Friday, May 21, 2010

Britain's Great Train Robbery set to continue under the 'progressive' Coalition


Around 70% of the public want to see our railways renationalised- so what does our 'progressive' and oh so 'democratic' coalition advocate? Longer franchises for the profiteering train companies. And for Britain’s long suffering rail commuters, there’s more hardship to come. We already have by far the highest train fares in Europe (mmm, I wonder why that is?), and they’re set to go even higher.

Not only that but the Coalition wants to part-privatise the Royal Mail, in state hands since the 16th century, and allow private businesses to bid for and run state schools.

Nick Clegg talks about empowering the people, but the only thing this neo-liberal government is empowering is capital. New politics? It’s just more of the same old neo-liberalism we’ve had to endure over the past thirty years.


Reaction to the Coalition’s Thatcherite programme here and here.

Come along and join the anti-neoliberal resistance.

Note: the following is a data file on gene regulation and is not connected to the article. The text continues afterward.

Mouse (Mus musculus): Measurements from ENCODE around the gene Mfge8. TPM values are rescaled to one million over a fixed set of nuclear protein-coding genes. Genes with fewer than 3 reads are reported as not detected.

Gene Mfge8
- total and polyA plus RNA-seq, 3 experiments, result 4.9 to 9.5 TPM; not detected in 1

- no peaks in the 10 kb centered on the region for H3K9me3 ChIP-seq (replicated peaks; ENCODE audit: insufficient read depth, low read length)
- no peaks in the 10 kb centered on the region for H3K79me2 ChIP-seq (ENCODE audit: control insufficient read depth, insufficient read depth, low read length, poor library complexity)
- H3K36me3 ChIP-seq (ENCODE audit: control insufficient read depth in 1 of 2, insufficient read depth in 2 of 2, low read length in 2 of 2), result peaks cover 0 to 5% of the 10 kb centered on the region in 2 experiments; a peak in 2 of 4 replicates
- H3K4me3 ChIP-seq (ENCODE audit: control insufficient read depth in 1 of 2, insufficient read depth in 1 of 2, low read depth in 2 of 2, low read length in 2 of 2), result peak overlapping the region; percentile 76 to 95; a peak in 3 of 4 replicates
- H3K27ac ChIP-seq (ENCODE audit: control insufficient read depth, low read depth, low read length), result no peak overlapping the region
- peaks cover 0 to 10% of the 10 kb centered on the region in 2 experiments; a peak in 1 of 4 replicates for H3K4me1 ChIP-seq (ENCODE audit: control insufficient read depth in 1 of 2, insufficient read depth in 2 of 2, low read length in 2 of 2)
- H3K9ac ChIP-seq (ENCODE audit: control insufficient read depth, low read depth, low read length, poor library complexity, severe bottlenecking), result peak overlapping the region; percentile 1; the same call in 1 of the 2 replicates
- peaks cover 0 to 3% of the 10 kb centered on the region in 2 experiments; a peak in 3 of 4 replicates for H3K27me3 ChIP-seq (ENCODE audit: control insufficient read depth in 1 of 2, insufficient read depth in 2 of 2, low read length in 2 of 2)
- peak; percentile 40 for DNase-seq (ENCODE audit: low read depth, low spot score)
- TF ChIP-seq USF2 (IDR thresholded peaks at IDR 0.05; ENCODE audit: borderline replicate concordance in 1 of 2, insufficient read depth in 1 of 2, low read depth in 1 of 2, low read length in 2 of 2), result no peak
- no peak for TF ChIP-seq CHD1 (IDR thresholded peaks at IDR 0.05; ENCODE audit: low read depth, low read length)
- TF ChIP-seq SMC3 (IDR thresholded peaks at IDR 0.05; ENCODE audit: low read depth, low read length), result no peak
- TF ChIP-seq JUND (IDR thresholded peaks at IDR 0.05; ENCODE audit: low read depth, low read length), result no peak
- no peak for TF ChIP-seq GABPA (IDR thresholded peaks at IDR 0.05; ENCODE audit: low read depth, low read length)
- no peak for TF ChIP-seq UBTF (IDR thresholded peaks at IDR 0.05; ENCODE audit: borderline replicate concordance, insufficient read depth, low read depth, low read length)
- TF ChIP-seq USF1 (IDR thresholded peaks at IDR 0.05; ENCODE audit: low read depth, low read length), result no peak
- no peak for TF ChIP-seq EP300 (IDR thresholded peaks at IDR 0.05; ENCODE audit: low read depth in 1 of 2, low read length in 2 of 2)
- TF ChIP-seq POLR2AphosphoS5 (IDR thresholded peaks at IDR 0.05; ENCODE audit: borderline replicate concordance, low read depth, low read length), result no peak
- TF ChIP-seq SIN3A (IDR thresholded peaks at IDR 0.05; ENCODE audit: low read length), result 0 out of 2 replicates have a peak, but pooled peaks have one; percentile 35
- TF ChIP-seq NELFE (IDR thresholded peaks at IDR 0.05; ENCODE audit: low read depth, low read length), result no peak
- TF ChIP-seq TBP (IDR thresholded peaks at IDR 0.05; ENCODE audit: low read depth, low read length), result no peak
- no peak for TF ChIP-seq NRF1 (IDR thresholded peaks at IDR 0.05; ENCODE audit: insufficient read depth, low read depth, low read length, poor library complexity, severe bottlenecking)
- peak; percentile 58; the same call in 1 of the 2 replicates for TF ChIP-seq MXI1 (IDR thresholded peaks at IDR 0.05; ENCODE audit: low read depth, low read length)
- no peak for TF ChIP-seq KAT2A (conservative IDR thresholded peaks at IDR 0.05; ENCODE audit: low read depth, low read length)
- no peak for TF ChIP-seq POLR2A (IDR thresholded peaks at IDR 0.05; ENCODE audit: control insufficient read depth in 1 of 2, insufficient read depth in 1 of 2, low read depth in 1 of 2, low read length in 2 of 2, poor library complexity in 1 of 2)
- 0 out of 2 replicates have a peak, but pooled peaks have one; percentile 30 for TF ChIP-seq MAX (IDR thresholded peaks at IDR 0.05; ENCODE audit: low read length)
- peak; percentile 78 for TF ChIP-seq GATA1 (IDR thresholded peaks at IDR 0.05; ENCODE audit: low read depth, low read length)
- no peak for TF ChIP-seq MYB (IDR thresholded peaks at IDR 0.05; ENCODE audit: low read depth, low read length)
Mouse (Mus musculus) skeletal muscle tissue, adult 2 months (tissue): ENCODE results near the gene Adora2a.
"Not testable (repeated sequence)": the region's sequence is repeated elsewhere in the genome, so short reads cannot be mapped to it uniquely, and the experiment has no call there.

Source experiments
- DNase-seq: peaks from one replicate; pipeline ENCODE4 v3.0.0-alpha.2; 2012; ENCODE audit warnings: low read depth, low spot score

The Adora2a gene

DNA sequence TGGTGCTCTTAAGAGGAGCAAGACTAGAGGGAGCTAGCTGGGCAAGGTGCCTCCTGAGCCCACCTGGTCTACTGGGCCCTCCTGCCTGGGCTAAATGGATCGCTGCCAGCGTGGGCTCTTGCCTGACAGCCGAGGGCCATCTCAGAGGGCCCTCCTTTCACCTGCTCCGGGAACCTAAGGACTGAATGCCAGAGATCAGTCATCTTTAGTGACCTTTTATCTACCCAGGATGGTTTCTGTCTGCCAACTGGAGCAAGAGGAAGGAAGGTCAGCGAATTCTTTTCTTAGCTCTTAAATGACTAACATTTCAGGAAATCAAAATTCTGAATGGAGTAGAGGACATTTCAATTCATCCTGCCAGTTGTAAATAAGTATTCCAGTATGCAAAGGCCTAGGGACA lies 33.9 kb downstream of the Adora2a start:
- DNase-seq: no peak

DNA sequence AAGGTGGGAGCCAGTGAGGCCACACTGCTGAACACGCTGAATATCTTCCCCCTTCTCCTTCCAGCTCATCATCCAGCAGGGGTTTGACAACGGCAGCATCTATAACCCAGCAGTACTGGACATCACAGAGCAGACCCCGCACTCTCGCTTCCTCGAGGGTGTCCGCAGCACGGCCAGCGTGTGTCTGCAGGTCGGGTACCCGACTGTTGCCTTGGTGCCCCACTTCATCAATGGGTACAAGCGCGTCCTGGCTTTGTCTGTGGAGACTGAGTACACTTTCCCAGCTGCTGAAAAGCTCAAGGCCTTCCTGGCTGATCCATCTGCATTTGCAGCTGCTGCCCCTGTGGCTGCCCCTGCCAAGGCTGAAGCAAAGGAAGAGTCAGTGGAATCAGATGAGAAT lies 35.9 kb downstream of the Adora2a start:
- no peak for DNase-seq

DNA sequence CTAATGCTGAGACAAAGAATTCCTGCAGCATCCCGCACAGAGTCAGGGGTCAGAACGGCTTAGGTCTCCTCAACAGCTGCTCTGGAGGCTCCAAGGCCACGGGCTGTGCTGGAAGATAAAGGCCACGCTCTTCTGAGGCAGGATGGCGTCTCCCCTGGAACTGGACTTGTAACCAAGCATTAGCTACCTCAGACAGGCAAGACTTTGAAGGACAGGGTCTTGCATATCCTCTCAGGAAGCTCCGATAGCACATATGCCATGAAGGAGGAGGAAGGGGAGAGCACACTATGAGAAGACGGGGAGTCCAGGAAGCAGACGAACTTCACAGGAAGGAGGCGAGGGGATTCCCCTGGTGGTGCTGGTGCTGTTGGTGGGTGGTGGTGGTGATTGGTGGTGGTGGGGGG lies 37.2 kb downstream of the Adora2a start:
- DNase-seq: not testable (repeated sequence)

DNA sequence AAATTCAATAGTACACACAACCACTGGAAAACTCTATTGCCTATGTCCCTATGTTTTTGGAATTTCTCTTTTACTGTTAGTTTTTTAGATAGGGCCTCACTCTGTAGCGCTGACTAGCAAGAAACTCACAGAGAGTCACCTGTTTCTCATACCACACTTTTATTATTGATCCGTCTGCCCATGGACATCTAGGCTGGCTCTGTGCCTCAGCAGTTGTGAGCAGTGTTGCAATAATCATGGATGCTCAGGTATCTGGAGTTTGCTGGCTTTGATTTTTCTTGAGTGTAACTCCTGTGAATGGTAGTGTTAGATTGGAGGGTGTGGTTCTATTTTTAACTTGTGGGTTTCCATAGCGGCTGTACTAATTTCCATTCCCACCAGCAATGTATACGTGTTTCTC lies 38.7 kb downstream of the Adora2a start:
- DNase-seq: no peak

2 comments:

Mr. Piccolo said...

Great post, Mr. Clark. Are people in Great Britain being turned off of politics because of this sort of thing? It sometimes really seems like neoliberalism is invincible within the political arena, so I wonder if this makes a lot of people just throw up their hands.

In the U.S., the populist economic Left is basically dead. The only thing like a popular movement against the status quo is the Tea Party movement, which often involves working-class or middle-class people fighting for policies that will make their economic situation worse. It is all very depressing. I hope things are better on your side of the Atlantic.

Neil Clark said...

Hi Mr Piccolo, many thanks.
I'm afraid things aren't much better here at all- see my latest post. Opposing the new ultra neoliberal coalition government (which has two hardline neocon hawks as Foreign Secretary and Defence Secretary) and stopping the Blairite neoliberal David Miliband from becoming the next Labour leader are very important tasks.